Series: A Court of Thorns and Roses #2
Published by Bloomsbury Publishing USA on May 3rd 2016
Genres: fantasy, new adult, young adult, romance, Fantasy & Magic
The # 1 New York Times bestselling sequel to Sarah J. Maas' spellbinding A Court of Thorns and Roses.
Feyre survived Amarantha's clutches to return to the Spring Court--but at a steep cost. Though she now has the powers of the High Fae, her heart remains human, and it can't forget the terrible deeds she performed to save Tamlin's people.
Nor has Feyre forgotten her bargain with Rhysand, High Lord of the feared Night Court. As Feyre navigates its dark web of politics, passion, and dazzling power, a greater evil looms--and she might be key to stopping it. But only if she can harness her harrowing gifts, heal her fractured soul, and decide how she wishes to shape her future--and the future of a world cleaved in two.
With more than a million copies sold of her beloved Throne of Glass series, Sarah J. Maas's masterful storytelling brings this second book in her seductive and action-packed series to new heights.
I’ll try to remain as spoiler-free as I can, but unfortunately can’t guarantee due to it being a sequel. If you have not read this book yet, then here’s your warning now. Read reviews of any sequels at your own risk.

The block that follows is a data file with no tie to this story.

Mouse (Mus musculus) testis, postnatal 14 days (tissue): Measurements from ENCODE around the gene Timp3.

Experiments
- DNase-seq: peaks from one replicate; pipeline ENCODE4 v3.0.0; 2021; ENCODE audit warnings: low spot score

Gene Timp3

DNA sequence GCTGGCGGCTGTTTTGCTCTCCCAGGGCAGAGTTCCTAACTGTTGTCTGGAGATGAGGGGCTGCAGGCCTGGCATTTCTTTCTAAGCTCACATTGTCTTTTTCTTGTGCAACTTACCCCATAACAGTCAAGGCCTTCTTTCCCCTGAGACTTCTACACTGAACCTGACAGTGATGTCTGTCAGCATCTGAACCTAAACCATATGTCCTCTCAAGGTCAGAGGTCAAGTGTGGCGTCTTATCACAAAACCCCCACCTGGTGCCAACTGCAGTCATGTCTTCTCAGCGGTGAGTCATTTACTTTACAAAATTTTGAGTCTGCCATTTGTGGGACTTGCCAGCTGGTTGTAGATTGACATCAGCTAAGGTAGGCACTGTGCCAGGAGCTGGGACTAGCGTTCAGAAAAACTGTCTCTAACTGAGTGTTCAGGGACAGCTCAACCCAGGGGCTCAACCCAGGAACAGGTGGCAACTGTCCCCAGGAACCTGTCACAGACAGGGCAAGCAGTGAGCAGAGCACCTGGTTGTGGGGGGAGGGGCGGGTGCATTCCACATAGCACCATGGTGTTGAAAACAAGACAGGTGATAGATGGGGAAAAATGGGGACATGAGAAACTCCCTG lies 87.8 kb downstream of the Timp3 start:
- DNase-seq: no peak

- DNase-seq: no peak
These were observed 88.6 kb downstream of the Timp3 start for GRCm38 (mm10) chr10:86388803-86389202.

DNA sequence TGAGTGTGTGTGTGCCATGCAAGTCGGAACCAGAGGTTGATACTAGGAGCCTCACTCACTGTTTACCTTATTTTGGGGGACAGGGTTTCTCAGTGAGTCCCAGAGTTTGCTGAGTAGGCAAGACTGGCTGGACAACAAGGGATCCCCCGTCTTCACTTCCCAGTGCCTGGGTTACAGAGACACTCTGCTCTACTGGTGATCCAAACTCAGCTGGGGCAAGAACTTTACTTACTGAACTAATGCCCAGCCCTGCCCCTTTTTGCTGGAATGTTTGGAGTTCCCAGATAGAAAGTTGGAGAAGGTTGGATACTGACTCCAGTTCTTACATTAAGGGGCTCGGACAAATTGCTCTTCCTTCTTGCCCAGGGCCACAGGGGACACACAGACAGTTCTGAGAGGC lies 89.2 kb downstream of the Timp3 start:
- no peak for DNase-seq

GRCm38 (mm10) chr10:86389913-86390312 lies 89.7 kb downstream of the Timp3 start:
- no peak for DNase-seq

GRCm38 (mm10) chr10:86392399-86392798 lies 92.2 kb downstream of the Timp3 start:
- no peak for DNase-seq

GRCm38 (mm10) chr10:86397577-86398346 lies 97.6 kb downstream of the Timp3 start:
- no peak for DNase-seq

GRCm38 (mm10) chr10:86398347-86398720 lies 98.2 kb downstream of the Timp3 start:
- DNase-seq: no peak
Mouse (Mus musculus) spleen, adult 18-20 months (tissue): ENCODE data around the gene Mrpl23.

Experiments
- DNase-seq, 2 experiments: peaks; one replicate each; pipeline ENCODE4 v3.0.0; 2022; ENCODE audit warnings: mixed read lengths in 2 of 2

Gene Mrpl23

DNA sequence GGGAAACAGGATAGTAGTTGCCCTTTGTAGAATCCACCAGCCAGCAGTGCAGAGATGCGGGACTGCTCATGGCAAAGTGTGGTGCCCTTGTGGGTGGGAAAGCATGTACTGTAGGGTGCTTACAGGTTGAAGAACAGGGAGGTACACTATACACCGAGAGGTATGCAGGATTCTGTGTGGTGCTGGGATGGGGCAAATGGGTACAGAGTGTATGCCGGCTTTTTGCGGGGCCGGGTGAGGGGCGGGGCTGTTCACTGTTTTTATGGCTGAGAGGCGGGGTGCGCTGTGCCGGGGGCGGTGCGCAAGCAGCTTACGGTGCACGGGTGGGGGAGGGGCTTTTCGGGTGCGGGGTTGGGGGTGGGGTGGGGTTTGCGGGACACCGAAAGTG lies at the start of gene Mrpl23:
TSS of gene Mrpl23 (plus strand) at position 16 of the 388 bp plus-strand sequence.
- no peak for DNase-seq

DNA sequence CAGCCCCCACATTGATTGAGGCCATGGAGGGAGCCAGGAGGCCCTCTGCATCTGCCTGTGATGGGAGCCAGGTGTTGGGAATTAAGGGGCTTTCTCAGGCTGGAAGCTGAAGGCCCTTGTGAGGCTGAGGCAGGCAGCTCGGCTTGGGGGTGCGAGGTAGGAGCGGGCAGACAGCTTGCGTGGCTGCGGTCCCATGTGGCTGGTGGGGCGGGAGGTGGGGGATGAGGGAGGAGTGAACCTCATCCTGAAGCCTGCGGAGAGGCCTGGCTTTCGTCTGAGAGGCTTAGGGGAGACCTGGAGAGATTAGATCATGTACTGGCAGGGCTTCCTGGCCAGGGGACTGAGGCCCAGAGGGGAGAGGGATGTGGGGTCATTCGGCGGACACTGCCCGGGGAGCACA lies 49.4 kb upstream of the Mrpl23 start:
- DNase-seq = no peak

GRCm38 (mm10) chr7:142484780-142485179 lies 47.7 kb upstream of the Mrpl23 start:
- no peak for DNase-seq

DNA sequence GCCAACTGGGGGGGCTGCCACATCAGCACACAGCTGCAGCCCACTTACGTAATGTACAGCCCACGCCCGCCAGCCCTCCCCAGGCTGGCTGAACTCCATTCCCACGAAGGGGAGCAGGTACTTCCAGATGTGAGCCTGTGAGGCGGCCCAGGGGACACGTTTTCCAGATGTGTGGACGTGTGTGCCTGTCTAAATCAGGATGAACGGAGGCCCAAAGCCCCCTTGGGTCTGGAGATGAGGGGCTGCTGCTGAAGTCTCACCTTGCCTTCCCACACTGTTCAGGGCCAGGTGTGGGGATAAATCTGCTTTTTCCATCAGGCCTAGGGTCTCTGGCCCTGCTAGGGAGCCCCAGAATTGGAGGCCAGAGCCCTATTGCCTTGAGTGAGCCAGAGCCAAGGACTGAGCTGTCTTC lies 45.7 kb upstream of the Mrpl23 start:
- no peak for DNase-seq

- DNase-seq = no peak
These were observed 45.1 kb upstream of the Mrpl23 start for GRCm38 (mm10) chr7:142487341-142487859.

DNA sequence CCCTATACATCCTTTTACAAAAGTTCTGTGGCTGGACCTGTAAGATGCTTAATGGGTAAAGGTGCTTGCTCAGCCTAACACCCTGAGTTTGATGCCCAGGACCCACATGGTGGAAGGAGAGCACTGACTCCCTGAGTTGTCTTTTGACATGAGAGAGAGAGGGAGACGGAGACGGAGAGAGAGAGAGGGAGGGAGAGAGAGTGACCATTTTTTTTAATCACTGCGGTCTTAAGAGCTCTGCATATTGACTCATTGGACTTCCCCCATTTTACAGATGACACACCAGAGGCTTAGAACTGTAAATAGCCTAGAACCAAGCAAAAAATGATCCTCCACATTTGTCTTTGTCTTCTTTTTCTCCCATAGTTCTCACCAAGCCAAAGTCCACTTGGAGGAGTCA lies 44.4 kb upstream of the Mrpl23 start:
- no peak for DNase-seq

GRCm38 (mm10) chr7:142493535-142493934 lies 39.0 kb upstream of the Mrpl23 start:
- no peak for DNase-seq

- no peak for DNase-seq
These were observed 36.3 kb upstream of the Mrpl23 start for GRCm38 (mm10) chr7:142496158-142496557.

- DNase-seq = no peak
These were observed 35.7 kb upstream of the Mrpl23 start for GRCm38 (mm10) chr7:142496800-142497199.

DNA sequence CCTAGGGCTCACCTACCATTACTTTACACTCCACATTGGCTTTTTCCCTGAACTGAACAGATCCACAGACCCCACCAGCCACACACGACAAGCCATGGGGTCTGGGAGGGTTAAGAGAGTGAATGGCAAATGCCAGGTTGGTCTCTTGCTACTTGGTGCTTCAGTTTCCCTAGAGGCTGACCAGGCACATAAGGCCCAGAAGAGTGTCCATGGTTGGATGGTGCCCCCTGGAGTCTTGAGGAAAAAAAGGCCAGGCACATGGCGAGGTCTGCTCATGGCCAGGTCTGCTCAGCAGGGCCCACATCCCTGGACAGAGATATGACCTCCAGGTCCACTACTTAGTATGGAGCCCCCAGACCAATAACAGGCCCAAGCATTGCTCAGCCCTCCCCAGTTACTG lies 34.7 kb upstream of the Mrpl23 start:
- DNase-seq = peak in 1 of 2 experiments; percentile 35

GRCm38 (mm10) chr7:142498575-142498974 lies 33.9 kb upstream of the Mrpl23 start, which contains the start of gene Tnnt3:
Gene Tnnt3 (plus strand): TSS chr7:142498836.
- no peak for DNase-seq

Okay, let me get some things off my chest before I really get going…
If you’re a huge Tamlin fan, you’re going to be severely disappointed in his lack of appearance in this installment. Lucky for me, I am a Rhysand fan. There’s a lot of Rhysand. It’s clear by the end that he’s more than just an extra male character for Feyre. He plays a much larger role than even I expected. Not a bad thing at all, though. 😀
The details Maas puts into her words are both good and somewhat bad. At times, the details are stunning, with easy visuals to the scene and characters. I absolutely love this in writing because I personally read books with a lot of imagination, almost like the movie version playing out in my head as I’m reading. However, the details can become too much at times, causing lengthy/wordy passages that almost drag because all of the extra details might have not been necessary. There were a few times it did this for me in the book, in which I caught myself scanning some to get through the dragging parts.
The revelation with Rhysand toward the end didn’t really surprise me either, tbh. There was actually a lot of foreshadowing with various instances so I didn’t get surprised by much of anything throughout the entire book. The cliffhanger ending was about the only thing that snuck up on me.
If you didn’t like Tamlin as a character in the first book, like myself (I didn’t like his character at all), you just might very well loathe him by the time you’re done reading this installment. His character arc took an odd turn, and not for the better. Sorry to be the bearer of bad news there, but that’s how I feel about it anyway.
While I had some small (very small) issues through the entire novel, I still loved it. I’m very curious about the next installment for sure, and I feel like I may like this series more than the Throne of Glass books. Maas always knows how to bring her A Game.